Is it possible to secure grounds of quick clay in a sustainable manner?
SHARE YOUR SCIENCE: Soil improvement currently has a significant climate impact due to the substantial consumption of cement and lime products. Recent efforts have improved the situation, but there is still much to be done to make the method sustainable. Is this possible, and how can it be achieved?
Sølve Hov, NGI and Department of Civil and Environmental Engineering, NTNU Priscilla Paniagua, NGI and Department of Civil and Environmental Engineering, NTNU Gustav Grimstad, Department of Civil and Environmental Engineering, NTNU Yutao Pan, Department of Civil and Environmental Engineering,NTNU
Construction and transportation projects often require the improvement of areas with soft soil. This applies to regions with soft clay or quick clay where improving strength and deformation properties can prevent extensive landslides and thus enable project realization.
Deep stabilization - the most common method
The method most used today is deep stabilization, also known as lime-cement piles or columns, as historically binders of lime and cement have been used to stabilize the ground. The method requires a drilling rig that inserts a mixing tool to blend the binder with the soil underneath, usually clay. Over time, a pile or column of soil stabilized with cement and lime is formed.
Lime and cement contribute significantly to the carbon footprint
One of the significant environmental challenges in the construction industry is precisely the use of lime and cement. These binders have a carbon footprint ranging from 600 to 1000 kg CO2 per kg of binder.
Although the amount of binder used is usually relatively small - typically between 50 and 120 kilograms per cubic meter of clay compared to 300-400 kilograms of cement per cubic meter of concrete - the total amount of binder becomes significant in a soil improvement project since large volumes of clay typically need to be stabilized.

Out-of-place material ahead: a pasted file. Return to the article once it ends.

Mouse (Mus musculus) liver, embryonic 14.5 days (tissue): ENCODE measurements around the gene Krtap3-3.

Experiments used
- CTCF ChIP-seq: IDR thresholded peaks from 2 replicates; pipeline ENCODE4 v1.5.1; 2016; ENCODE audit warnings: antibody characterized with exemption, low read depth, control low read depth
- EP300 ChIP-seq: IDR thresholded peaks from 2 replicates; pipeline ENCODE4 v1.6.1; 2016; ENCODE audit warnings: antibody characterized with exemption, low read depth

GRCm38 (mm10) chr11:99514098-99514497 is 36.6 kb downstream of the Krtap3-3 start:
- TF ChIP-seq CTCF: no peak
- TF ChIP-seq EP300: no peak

As it is common to stabilize 20 to 40 percent of the clay, often to depths around 25 meters, the method leaves a substantial carbon footprint.
Fortunately, some progress has been made in recent years. Cement and lime manufacturers have replaced parts of the cement and lime components with byproducts.
Additionally, the innovation partnership «KlimaGrunn» has developed new technology and methodologies that can contribute to reducing greenhouse gas emissions from ground stabilization.
Also, increased awareness of the carbon footprint has led to more consultants reducing the amount of binder used compensated by increased control and close monitoring of the construction site.
Together, these efforts can halve the carbon footprint compared to traditional ground improvement solutions. However, a significant step remains to make the method sustainable and achieve a nearly net-zero carbon footprint.
What is needed to make deep stabilization sustainable?
Achieving a zero-carbon footprint from lime-cement piles might sound challenging, and it is. It requires new types of binders with even lower carbon footprints, in addition to more knowledge about the properties of the stabilized clay.
Extensive research is currently ongoing in these areas at NTNU in collaboration with NGI, and other partners, with financial support from the Research Council of Norway (RCN). One collaboration activity is the project «SSG – Sustainable Ground», which aims to understand the composition and chemical reactions of clay particles at the molecular level. This increased knowledge will provide a basis for developing entirely new binders.
Additionally, the project «GOAL – Green sOil stAbiLisation» tests various industrial byproducts such as bioash, steel slag, recycled paper sludge, and biochar. Moreover, new sensor technologies are being tested to examine the condition of the stabilized soil mass. In GOAL, extensive testing is conducted with biochar, which not only enhances strength but also stores carbon. This carbon sequestration offsets the CO2 emissions from other parts of the process, thus making a sustainable method feasible.
Several master's theses
The research collaboration between NTNU and NGI in GOAL has led to several master's theses, including:
Non-destructive sensing, such as distributed fiber optics and seismic measurements, to document properties of the soil stabilized with alternative binders.
Utilizing large amounts of data through machine learning for optimized use of materials, energy, emissions, and work labor.
This knowledge contributes to further development toward a sustainable solution
All of this forms the basis for implementing results in full-scale field trials with the goal of achieving new knowledge and competence across all groups of stakeholders in the value chains around deep stabilization. With this knowledge, we aim further to develop traditional deep stabilization into a sustainable solution.